In a lot of ways Soul Men is the generic, subpar comedy that its title suggests. Few scenes go by without a dick or poop joke, the two leads (Samuel L. Jackson and Bernie Mac) don't so much act together as shout one-liners over each others heads most of the time, and most of the plot turns can be seen coming as soon as a character steps onto the screen. But somewhere amid the genuine rapport between Jackson and Mac, the pitch-perfect Motown songs that make up the soundtrack, and the posthumous appreciation for Mac's blazing talent, Soul Men becomes something much more than it intended. A tribute to a musical era gone by as well as Mac's career, Soul Men is highly imperfect but also hugely enjoyable.
The movie's low budget, and seemingly low ambitions, can be seen just in the sloppy casting-- Mac and Jackson, nearly 50 and nearly 60 respectively, are supposedly backup singers from the Motown group The Real Deal, which was presumably at its peak of popularity in the late 60s. Even crazier than that, pop singer John Legend, who turned 30 this year, plays the lead singer, who went on to a successful solo career while Louis (Jackson) and Floyd (Mac) foundered on their own. In 2008, Mac is somehow old enough to be checked into a retirement facility by his kids, and Jackson is the mean tough guy at the local auto shop; they haven't spoken to each other in years, but when their old lead singer dies and the two are invited to sing at his funeral in New York, Floyd sees a comeback opportunity and persuades Louis to come along.
Because Louis doesn't fly, they make the trip from L.A. to New York in the least logical way possible-- a cross-country road trip in Floyd's Pontiac Grand Am, dubbed "The Mothership." While on the road Floyd books gigs in various fleabag motels, just for practice, which end with predictable results. They also stop in on Cleo (Sharon Leal), the daughter of an old fling, who comes complete with a nutbag of a boyfriend (Affion Crockett). In the meantime a PR agent in New York (Sean Hayes) dispatches his thug-wannabe intern (Adam Herschman) to look after Louis and Floyd, meeting up with them in Nashville, just in time for the really ridiculous stuff to begin.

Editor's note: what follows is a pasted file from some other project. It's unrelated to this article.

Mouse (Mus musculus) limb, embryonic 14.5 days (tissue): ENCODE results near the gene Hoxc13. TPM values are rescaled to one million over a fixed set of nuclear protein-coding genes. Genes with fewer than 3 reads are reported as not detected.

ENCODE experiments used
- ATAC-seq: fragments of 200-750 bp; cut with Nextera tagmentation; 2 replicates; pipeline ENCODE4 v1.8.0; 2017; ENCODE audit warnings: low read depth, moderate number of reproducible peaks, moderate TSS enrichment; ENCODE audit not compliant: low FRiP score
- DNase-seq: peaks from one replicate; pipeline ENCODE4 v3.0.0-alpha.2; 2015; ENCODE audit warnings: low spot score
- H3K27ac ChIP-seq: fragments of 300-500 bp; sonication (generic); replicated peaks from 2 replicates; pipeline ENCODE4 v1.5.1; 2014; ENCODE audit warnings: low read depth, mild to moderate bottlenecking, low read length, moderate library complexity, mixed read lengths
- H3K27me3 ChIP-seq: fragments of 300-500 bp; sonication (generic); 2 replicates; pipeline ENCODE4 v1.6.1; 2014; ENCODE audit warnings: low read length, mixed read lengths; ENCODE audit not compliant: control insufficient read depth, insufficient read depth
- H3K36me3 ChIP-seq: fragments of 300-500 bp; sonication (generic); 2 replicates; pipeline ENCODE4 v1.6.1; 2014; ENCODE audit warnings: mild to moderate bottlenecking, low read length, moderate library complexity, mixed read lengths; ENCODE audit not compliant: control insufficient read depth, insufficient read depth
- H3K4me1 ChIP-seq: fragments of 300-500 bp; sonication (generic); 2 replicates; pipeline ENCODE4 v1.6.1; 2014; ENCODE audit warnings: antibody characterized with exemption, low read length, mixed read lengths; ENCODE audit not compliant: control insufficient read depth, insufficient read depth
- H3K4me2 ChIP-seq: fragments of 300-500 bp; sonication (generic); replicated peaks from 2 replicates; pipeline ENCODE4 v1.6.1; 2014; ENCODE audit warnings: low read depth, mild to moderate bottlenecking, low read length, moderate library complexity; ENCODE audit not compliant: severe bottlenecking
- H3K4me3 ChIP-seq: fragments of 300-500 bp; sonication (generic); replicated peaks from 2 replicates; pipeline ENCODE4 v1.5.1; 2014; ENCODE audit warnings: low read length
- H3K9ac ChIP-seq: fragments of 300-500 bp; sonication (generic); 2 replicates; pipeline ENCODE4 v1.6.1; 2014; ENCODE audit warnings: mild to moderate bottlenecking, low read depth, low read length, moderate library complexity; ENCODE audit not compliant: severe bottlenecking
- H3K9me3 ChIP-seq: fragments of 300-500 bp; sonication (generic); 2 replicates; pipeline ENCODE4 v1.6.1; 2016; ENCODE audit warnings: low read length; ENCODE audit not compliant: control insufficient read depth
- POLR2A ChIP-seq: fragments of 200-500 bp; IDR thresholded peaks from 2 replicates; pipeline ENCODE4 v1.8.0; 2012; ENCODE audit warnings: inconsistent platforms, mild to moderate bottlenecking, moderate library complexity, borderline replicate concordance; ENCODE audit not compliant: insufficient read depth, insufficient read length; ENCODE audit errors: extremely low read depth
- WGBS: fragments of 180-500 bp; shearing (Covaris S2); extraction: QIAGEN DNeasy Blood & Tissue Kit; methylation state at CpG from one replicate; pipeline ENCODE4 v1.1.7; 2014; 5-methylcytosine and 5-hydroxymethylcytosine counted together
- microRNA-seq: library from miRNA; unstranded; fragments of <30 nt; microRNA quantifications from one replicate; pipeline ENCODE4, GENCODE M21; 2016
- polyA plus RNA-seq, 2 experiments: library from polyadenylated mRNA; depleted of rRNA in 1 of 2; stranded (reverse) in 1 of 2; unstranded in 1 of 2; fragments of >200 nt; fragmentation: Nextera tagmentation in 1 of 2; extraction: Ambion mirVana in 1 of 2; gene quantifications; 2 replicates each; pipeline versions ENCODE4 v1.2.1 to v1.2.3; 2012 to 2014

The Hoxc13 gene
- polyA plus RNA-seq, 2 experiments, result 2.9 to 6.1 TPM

The movie's jokes are almost uniformly lame, from an extended scene of a prostate exam in the beginning to the intern's incessant, and irritating, attempts at being hip and black. What keeps the movie going is the music, both in hearing The Real Deal's old songs and Floyd and Louis's occasional performances. Both Mac and Jackson have admirable singing and dancing skills, and songs both old ("Hold On I'm Comin'" and "I'm Your Puppet") and new ("A Walk in the Park," written by Cee-lo for the film) buoy the film along for its 100 minutes.
That all goes double for the final scene at the Apollo, where the happy ending gets wrapped up and even the bad guys start tapping their feet. Without the music, and the sparring chemistry between Mac and Jackson, Soul Men probably would have been as lame as director Malcolm D. Lee's previous efforts Undercover Brother and Welcome Home Roscoe Jenkins. But the two leads put their all into a movie that's beneath their talents, and their effort pays off. Soul Men isn't nearly the movie it could have been, but for Bernie Mac and Motown fans alike, it's a nostalgia trip worth taking.
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